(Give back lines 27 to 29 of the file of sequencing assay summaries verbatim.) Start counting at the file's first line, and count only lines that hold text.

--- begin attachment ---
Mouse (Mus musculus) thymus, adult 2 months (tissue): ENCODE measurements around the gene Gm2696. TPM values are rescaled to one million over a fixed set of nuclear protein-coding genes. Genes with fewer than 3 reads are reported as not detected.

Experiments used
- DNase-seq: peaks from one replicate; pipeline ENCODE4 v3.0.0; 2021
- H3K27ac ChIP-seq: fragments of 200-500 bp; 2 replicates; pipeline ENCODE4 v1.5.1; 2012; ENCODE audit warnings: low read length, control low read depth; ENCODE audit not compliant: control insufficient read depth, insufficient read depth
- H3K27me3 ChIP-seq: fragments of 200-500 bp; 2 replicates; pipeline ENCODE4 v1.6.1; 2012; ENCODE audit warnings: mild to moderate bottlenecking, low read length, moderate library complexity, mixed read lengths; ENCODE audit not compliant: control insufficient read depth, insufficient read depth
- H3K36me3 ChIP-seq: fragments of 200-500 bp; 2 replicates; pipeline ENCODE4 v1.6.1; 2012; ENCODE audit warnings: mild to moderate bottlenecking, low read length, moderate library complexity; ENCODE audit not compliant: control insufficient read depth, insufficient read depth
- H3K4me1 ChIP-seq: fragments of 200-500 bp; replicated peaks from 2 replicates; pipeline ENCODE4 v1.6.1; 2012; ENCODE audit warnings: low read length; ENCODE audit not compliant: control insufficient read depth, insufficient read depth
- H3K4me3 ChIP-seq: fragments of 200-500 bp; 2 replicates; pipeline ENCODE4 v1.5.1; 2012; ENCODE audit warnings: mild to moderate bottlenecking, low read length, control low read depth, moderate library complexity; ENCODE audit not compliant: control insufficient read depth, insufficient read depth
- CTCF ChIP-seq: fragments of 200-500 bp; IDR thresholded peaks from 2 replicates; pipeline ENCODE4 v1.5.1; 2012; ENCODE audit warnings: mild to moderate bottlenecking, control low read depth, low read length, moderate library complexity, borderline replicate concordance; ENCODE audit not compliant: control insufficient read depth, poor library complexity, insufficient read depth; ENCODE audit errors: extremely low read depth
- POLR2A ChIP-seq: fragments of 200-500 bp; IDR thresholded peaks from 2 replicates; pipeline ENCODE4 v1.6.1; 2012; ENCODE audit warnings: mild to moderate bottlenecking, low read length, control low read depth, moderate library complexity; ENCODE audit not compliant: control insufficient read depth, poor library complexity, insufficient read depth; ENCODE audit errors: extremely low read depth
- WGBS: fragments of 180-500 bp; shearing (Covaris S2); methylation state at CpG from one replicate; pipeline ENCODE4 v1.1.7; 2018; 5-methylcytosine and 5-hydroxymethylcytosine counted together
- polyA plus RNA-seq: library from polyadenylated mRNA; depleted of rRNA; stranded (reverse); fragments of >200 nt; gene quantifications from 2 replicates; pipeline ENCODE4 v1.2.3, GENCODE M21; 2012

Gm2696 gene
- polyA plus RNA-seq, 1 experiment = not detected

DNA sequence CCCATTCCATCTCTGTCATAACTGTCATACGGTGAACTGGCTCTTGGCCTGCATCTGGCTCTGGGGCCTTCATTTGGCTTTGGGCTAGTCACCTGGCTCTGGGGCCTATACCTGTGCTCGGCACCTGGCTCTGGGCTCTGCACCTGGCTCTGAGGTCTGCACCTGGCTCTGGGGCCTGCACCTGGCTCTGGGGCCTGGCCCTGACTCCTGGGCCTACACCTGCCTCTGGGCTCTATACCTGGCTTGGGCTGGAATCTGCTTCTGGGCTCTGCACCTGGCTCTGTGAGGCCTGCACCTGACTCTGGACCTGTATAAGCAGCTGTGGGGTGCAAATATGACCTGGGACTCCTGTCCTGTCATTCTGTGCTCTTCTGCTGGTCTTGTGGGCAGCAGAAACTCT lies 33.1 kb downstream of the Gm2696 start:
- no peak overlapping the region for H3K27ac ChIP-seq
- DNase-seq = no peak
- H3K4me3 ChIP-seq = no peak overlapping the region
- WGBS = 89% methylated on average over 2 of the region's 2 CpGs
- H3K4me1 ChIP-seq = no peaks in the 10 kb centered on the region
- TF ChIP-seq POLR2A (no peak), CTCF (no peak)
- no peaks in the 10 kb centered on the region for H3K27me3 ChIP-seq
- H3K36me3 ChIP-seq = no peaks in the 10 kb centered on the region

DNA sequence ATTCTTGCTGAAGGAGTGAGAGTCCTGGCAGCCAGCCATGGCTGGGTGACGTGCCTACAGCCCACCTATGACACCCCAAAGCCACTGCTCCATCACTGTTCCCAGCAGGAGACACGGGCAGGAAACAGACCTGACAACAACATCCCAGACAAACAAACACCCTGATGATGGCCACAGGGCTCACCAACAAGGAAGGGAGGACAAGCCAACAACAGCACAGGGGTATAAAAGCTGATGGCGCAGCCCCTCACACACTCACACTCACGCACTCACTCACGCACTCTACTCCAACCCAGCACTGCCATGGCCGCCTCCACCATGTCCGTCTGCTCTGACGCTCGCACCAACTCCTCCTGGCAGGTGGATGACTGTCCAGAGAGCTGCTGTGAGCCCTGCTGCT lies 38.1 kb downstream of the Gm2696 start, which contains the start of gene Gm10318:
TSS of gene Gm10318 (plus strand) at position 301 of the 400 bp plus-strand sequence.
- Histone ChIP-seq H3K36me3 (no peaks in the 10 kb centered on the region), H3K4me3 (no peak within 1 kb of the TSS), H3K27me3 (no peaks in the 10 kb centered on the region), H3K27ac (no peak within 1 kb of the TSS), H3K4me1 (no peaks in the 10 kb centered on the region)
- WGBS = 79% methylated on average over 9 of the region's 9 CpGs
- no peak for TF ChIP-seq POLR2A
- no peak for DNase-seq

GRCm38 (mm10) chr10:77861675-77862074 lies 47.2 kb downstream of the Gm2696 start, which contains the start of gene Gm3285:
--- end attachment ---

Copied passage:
- WGBS = 79% methylated on average over 9 of the region's 9 CpGs
- no peak for TF ChIP-seq POLR2A
- no peak for DNase-seq